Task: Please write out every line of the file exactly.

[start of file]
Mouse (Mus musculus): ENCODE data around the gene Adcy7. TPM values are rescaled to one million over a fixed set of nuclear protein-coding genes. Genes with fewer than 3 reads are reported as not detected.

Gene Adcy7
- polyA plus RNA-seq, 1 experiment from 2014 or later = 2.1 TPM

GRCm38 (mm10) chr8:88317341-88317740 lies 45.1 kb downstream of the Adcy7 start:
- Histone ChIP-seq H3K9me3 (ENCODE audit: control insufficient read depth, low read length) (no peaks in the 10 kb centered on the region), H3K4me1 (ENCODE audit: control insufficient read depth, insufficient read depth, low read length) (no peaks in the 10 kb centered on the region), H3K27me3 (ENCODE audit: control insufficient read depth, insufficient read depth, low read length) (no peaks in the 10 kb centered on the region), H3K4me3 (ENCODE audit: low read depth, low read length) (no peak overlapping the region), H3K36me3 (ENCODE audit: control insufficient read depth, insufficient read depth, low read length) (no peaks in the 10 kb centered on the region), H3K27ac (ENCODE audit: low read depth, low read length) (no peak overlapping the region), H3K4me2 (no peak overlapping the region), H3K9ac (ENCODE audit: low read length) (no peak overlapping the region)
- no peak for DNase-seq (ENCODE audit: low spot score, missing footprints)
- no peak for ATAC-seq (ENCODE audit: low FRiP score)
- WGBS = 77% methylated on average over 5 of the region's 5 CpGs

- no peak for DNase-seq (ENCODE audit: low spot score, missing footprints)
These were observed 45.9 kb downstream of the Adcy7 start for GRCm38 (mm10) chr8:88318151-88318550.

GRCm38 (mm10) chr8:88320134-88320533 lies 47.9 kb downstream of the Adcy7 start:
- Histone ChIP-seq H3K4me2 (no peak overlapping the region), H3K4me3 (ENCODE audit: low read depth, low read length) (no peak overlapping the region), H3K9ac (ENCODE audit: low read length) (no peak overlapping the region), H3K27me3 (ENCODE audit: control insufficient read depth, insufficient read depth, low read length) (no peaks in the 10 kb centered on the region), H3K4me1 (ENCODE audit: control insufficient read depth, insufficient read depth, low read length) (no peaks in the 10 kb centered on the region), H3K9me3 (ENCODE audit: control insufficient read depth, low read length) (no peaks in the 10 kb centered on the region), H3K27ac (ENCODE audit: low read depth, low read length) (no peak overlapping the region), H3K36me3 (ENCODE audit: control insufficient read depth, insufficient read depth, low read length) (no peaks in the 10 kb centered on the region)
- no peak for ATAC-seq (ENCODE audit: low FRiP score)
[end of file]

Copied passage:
Mouse (Mus musculus): ENCODE data around the gene Adcy7. TPM values are rescaled to one million over a fixed set of nuclear protein-coding genes. Genes with fewer than 3 reads are reported as not detected.

Gene Adcy7
- polyA plus RNA-seq, 1 experiment from 2014 or later = 2.1 TPM

GRCm38 (mm10) chr8:88317341-88317740 lies 45.1 kb downstream of the Adcy7 start:
- Histone ChIP-seq H3K9me3 (ENCODE audit: control insufficient read depth, low read length) (no peaks in the 10 kb centered on the region), H3K4me1 (ENCODE audit: control insufficient read depth, insufficient read depth, low read length) (no peaks in the 10 kb centered on the region), H3K27me3 (ENCODE audit: control insufficient read depth, insufficient read depth, low read length) (no peaks in the 10 kb centered on the region), H3K4me3 (ENCODE audit: low read depth, low read length) (no peak overlapping the region), H3K36me3 (ENCODE audit: control insufficient read depth, insufficient read depth, low read length) (no peaks in the 10 kb centered on the region), H3K27ac (ENCODE audit: low read depth, low read length) (no peak overlapping the region), H3K4me2 (no peak overlapping the region), H3K9ac (ENCODE audit: low read length) (no peak overlapping the region)
- no peak for DNase-seq (ENCODE audit: low spot score, missing footprints)
- no peak for ATAC-seq (ENCODE audit: low FRiP score)
- WGBS = 77% methylated on average over 5 of the region's 5 CpGs

- no peak for DNase-seq (ENCODE audit: low spot score, missing footprints)
These were observed 45.9 kb downstream of the Adcy7 start for GRCm38 (mm10) chr8:88318151-88318550.

GRCm38 (mm10) chr8:88320134-88320533 lies 47.9 kb downstream of the Adcy7 start:
- Histone ChIP-seq H3K4me2 (no peak overlapping the region), H3K4me3 (ENCODE audit: low read depth, low read length) (no peak overlapping the region), H3K9ac (ENCODE audit: low read length) (no peak overlapping the region), H3K27me3 (ENCODE audit: control insufficient read depth, insufficient read depth, low read length) (no peaks in the 10 kb centered on the region), H3K4me1 (ENCODE audit: control insufficient read depth, insufficient read depth, low read length) (no peaks in the 10 kb centered on the region), H3K9me3 (ENCODE audit: control insufficient read depth, low read length) (no peaks in the 10 kb centered on the region), H3K27ac (ENCODE audit: low read depth, low read length) (no peak overlapping the region), H3K36me3 (ENCODE audit: control insufficient read depth, insufficient read depth, low read length) (no peaks in the 10 kb centered on the region)
- no peak for ATAC-seq (ENCODE audit: low FRiP score)